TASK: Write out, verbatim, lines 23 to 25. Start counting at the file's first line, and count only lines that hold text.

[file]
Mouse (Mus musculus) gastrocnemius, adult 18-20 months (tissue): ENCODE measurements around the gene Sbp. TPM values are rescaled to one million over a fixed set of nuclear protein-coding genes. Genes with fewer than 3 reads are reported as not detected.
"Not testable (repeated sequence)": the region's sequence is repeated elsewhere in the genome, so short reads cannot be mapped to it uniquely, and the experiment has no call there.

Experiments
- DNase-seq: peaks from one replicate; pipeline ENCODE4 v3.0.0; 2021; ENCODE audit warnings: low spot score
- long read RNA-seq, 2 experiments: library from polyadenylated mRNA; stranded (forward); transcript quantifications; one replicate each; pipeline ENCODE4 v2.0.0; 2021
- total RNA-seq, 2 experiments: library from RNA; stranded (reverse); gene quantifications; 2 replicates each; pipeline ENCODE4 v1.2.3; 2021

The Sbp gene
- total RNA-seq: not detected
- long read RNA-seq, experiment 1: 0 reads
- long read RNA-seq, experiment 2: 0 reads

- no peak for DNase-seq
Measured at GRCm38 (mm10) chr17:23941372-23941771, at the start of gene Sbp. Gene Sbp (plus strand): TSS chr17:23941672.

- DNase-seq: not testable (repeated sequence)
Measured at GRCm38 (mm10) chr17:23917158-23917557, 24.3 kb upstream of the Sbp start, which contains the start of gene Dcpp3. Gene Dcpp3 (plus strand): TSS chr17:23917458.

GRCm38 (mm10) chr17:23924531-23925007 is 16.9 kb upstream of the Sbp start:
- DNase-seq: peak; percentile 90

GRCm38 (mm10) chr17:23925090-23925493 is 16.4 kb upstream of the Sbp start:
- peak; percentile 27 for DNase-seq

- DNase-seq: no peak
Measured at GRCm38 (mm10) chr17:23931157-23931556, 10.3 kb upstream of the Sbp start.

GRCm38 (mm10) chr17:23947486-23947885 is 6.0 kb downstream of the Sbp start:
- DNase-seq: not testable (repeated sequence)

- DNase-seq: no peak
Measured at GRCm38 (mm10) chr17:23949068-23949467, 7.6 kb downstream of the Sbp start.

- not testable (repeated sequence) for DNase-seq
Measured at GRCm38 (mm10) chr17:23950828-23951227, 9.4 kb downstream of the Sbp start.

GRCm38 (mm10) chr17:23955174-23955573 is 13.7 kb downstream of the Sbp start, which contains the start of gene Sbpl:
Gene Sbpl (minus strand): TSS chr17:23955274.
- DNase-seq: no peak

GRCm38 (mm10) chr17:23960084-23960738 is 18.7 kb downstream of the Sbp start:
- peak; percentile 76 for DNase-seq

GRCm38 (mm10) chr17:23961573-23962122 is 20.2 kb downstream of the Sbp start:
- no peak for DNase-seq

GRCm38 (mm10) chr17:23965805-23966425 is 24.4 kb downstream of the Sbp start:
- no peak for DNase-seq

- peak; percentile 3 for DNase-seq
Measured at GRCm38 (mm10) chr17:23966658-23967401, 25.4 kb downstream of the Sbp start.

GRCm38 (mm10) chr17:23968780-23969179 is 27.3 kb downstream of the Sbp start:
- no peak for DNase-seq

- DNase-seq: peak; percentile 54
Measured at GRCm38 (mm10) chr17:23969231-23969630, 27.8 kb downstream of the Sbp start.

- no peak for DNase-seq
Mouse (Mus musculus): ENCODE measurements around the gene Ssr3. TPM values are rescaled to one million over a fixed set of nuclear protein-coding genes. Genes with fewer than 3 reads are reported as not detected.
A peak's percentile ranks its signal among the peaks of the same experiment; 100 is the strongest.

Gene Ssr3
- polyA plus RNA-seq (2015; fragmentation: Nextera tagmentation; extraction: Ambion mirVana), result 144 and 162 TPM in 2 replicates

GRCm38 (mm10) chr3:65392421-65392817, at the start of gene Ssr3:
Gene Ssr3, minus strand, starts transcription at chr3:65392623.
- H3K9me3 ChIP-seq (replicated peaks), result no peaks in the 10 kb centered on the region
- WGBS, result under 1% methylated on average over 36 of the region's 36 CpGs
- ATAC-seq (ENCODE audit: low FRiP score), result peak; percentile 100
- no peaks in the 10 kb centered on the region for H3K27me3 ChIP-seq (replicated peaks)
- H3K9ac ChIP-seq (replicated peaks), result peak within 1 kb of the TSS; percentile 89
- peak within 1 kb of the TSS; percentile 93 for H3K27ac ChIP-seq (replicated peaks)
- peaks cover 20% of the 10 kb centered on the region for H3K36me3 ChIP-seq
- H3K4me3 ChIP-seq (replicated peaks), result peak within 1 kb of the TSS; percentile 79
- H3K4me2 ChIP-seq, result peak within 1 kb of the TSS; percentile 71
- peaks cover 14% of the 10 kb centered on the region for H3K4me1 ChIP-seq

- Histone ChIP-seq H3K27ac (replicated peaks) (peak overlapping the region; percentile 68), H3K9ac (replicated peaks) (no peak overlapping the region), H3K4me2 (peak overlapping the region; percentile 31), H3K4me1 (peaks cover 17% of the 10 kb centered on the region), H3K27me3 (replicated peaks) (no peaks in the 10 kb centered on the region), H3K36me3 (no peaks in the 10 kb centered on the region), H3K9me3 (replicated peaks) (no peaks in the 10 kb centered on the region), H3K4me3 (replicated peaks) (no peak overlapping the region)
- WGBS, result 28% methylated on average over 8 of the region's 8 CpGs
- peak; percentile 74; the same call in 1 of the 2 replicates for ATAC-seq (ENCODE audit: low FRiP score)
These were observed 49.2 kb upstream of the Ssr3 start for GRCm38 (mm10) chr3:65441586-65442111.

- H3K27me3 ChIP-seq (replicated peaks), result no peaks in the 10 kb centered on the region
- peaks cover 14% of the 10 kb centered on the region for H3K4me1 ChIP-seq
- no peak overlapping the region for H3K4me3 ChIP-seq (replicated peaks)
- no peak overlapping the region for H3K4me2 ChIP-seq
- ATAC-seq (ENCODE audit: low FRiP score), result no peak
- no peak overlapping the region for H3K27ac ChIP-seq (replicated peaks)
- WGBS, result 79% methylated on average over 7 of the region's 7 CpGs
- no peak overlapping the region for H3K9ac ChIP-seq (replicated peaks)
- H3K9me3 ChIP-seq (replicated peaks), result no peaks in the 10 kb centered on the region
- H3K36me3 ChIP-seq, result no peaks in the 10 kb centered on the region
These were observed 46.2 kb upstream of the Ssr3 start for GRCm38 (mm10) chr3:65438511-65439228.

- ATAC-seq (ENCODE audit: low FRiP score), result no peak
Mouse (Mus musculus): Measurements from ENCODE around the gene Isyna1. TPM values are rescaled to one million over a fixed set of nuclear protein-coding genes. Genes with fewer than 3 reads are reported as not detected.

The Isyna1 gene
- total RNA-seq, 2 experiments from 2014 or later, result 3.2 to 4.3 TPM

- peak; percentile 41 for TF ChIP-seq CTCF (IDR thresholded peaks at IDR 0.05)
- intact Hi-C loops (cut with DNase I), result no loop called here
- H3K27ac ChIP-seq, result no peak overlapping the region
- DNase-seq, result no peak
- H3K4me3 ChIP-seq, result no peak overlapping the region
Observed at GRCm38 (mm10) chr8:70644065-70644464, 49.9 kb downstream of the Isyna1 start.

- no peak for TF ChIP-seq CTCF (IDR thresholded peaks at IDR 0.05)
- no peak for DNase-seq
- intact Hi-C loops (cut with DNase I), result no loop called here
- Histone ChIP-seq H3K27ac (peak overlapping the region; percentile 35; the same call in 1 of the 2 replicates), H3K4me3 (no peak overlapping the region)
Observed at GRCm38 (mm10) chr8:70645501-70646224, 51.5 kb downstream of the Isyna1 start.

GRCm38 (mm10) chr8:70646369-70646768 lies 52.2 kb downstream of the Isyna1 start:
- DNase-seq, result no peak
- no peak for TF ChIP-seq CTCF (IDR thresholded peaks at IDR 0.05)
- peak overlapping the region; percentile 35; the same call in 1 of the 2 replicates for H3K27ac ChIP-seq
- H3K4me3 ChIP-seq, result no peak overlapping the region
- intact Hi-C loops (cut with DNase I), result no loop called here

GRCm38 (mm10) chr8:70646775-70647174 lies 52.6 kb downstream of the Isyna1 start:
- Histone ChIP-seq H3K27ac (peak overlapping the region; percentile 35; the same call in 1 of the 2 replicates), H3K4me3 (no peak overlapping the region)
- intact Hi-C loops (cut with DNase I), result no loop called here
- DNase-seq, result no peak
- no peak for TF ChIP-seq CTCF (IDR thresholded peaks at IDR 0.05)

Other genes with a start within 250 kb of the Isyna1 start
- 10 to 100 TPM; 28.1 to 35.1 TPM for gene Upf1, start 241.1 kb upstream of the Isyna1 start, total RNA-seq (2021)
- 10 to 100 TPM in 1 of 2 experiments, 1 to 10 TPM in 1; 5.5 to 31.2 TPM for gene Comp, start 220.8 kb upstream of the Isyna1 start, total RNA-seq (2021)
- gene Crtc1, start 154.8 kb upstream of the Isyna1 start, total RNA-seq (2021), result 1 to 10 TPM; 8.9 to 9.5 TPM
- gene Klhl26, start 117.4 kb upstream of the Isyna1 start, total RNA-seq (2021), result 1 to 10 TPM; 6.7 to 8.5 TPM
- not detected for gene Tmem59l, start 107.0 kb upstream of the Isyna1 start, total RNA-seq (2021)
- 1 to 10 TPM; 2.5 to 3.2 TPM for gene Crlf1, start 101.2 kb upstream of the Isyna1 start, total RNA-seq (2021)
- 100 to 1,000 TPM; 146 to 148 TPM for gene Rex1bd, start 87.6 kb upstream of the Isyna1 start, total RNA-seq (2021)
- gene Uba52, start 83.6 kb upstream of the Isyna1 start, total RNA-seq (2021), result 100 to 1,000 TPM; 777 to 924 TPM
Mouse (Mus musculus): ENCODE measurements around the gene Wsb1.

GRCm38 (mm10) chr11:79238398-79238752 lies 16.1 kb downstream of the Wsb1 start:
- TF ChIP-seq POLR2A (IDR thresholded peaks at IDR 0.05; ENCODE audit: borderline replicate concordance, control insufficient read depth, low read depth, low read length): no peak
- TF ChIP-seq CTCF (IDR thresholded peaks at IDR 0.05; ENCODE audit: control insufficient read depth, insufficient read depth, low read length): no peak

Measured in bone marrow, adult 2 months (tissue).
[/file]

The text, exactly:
- DNase-seq: no peak
Measured at GRCm38 (mm10) chr17:23949068-23949467, 7.6 kb downstream of the Sbp start.

- not testable (repeated sequence) for DNase-seq